Aberburey History, Family Crest & Coats of Arms

Early Origins of the Aberburey family

The surname Aberburey was first found in Oxfordshire at either East Adderbury or West Adderbury, Saxon villages and civil parishes that date back to c. 950 when there were listed collectively as Eadburggebyrig. Over one hundred years later in the Domesday Book of 1086, they were listed as Edburgberie and were held by Robert from Robert of Stafford, a Norman noble. [1]

Literally the place names mean "stronghold of a woman called Eadburh," from the Old English personal name + "burh." [2]

Another reference claims the place name was derived from St. Edburgh, to whom many religious establishments in this part of the country were dedicated. In the court rolls of New College, Oxford, the placename is written as Ebberbury. "Donnington Castle [in Donnington, Berkshire], built by Sir Richard de Abberbury, who was guardian to Richard II. in his minority, stood upon a declivity, at the foot of which runs the river Kennet. It was garrisoned for Charles I., and withstood two sieges during the civil war, in the first of which three of its towers were demolished, and in 1644 it was almost battered down by Colonel Dalbier, from whom a field in the vicinity, in which he planted his cannon, is still named. The only remains of this once impregnable fortress consist of a gateway flanked by two towers, a great portion of the ruins having been removed for the erection of a house near the site. A friary of the order of the Holy Trinity was also founded by Sir Richard de Abberbury. An hospital, called God's House, is supposed to have been founded, in 1392, by the same individual." [3]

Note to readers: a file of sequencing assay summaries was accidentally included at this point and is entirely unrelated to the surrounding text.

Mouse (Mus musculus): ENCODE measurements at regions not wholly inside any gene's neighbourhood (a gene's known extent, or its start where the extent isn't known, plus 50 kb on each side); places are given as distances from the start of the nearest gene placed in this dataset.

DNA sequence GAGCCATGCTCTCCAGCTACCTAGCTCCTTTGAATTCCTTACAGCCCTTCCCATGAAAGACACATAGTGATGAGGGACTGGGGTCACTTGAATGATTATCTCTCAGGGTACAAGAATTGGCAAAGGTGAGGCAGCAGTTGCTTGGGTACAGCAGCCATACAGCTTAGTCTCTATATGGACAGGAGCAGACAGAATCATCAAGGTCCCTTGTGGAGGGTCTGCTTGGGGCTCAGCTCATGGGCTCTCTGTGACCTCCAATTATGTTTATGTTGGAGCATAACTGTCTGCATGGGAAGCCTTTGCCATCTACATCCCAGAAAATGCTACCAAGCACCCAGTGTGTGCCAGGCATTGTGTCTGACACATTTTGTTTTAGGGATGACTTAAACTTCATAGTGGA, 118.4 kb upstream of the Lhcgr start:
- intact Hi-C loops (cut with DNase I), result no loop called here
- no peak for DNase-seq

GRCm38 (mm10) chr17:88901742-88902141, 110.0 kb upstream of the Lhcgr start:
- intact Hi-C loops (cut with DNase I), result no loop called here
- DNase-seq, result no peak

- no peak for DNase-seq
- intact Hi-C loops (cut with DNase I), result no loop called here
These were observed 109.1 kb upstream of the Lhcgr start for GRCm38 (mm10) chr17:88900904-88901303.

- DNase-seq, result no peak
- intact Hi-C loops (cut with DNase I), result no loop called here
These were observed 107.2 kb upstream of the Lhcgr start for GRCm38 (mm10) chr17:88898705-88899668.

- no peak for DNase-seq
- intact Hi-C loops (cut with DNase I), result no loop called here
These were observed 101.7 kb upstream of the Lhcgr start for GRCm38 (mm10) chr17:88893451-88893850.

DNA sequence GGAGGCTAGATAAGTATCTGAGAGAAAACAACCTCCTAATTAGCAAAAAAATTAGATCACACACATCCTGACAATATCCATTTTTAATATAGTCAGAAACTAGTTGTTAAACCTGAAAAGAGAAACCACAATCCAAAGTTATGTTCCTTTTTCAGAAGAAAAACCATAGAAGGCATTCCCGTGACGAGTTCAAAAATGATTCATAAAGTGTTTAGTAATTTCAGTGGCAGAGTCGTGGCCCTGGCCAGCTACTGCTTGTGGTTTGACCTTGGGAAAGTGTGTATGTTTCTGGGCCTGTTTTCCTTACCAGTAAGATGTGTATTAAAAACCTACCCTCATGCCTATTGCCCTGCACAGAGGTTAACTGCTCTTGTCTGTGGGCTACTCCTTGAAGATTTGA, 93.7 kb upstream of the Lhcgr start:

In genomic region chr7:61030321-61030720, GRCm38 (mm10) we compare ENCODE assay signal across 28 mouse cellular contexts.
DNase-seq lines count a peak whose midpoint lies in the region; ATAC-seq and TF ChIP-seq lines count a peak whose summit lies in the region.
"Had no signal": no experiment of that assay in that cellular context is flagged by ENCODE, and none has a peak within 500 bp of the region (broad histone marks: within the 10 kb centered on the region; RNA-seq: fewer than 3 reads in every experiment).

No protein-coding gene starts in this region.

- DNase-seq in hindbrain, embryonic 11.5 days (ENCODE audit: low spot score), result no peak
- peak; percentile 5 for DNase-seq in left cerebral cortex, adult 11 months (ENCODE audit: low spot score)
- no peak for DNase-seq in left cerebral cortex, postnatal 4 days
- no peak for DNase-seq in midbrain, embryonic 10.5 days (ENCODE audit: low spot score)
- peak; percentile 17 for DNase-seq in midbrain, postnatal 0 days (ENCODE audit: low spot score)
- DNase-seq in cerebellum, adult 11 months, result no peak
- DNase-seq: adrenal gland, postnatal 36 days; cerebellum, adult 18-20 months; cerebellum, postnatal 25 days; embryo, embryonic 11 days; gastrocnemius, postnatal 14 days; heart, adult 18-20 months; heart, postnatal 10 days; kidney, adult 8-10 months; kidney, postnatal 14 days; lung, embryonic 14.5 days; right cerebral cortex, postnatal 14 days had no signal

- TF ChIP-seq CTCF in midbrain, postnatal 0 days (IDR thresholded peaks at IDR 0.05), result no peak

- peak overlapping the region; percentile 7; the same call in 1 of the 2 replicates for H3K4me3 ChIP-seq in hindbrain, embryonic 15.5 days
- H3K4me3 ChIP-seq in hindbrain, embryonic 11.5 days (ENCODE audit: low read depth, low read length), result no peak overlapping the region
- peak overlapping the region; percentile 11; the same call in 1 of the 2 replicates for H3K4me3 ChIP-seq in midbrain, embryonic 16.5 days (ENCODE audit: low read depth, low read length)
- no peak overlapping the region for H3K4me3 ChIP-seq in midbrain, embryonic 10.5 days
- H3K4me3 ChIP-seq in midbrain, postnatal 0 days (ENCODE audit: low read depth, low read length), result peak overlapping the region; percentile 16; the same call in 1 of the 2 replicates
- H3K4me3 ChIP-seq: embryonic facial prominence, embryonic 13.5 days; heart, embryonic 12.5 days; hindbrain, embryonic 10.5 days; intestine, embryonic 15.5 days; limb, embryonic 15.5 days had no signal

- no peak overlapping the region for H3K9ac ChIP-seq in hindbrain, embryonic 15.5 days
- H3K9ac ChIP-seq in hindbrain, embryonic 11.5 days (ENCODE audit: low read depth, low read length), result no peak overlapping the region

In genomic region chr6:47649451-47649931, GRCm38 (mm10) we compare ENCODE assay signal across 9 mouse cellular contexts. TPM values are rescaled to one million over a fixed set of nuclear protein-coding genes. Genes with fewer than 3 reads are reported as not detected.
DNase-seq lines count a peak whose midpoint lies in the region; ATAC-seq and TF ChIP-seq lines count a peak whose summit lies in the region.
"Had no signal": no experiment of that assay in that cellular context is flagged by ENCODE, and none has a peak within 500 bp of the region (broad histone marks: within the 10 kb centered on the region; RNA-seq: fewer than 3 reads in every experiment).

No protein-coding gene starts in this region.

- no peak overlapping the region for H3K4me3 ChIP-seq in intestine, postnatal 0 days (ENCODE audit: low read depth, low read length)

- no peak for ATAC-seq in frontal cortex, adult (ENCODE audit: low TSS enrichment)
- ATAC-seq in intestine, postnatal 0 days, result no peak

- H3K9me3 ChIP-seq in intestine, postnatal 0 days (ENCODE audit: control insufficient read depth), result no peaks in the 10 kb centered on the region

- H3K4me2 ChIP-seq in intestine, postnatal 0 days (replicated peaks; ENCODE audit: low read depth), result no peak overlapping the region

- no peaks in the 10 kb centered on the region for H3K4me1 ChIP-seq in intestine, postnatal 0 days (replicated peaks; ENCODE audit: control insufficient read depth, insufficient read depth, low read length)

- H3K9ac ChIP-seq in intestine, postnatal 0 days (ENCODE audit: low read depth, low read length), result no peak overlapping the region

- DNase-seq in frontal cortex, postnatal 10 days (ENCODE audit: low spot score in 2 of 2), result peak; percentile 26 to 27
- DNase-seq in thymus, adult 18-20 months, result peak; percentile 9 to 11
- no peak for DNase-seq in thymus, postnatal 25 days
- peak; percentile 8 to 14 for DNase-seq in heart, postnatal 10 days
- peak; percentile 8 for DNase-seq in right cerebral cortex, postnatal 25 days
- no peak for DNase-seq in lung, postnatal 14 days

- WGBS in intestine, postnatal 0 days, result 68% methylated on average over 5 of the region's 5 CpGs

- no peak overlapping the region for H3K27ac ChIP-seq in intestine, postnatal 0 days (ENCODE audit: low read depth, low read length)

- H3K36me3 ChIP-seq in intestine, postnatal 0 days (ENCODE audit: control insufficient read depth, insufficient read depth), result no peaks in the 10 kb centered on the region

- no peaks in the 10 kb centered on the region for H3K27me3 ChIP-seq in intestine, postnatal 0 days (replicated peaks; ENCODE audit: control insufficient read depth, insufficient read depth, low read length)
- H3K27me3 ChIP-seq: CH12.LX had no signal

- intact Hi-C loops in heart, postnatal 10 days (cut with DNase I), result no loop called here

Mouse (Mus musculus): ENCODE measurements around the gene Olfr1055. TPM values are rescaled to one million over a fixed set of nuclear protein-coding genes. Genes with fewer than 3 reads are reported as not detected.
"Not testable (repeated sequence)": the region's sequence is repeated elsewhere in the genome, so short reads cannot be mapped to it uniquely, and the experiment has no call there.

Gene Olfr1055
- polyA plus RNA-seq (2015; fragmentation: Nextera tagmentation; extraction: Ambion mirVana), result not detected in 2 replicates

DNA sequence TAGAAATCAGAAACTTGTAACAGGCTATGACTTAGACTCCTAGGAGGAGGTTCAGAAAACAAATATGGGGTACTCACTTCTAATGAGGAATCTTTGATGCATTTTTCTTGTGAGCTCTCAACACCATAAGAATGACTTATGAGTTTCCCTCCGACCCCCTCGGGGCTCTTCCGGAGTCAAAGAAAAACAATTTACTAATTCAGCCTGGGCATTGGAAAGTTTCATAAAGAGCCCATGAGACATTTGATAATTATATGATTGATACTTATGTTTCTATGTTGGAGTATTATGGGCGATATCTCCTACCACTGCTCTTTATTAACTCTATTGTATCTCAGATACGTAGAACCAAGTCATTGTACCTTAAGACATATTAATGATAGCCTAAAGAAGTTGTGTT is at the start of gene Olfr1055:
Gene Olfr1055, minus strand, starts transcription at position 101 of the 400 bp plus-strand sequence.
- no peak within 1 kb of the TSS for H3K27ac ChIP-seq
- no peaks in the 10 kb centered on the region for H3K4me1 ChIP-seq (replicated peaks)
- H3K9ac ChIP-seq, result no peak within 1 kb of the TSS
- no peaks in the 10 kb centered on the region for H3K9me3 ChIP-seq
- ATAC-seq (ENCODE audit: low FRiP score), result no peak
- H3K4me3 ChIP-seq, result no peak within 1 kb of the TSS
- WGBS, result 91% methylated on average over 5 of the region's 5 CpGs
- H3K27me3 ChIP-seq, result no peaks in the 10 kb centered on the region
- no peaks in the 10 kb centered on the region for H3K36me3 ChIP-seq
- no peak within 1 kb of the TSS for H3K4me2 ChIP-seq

Important Dates for the Aberburey family

This web page shows only a small excerpt of our Aberburey research. Another 60 words (4 lines of text) covering the years 1693, 1654, 1660, 1663, 1732, 1713, 1723, 1656, 1731 and 1656 are included under the topic Early Aberburey History in all our PDF Extended History products and printed products wherever possible.

Aberburey Spelling Variations

It is only in the last few hundred years that the English language has been standardized. For that reason, Anglo-Norman surnames like Aberburey are characterized by many spelling variations. Scribes and monks in the Middle Ages spelled names they sounded, so it is common to find several variations that refer to a single person. As the English language changed and incorporated elements of other European languages such as Norman French and Latin, even literate people regularly changed the spelling of their names. The variations of the name Aberburey include Adderbury, Atterbury, Adderberry, Adderberrie, Adderborrow, Adderbry and many more.

Early Notables of the Aberburey family (pre 1700)

Outstanding amongst the family at this time was Lewis Atterbury DD the Elder (died 1693), Rector of Great or Broad Risington in Gloucestershire in 1654, Chaplain to Henry, Duke of Gloucester in 1660; and his son, Francis Atterbury (1663-1732), English man of letters, politician and Bishop of...
Another 46 words (3 lines of text) are included under the topic Early Aberburey Notables in all our PDF Extended History products and printed products wherever possible.

Migration of the Aberburey family

Faced with the chaos present in England at that time, many English families looked towards the open frontiers of the New World with its opportunities to escape oppression and starvation. People migrated to North America, as well as Australia and Ireland in droves, paying exorbitant rates for passages in cramped, unsafe ships. Many of the settlers did not make the long passage alive, but those who did see the shores of North America were welcomed with great opportunity. Many of the families that came from England went on to make essential contributions to the emerging nations of Canada and the United States. Some of the first immigrants to cross the Atlantic and come to North America carried the name Aberburey, or a variant listed above: Thomas Adderby, who came to Virginia in 1637.

Citations

  1. ^ Williams, Dr Ann. And G.H. Martin, Eds., Domesday Book A Complete Translation. London: Penguin, 1992. Print. (ISBN 0-141-00523-8)
  2. ^ Mills, A.D., Dictionary of English Place-Names. Oxford: Oxford University Press, 1991. Print. (ISBN 0-19-869156-4)
  3. ^ Lewis, Samuel, A Topographical Dictionary of England. Institute of Historical Research, 1848, Print.
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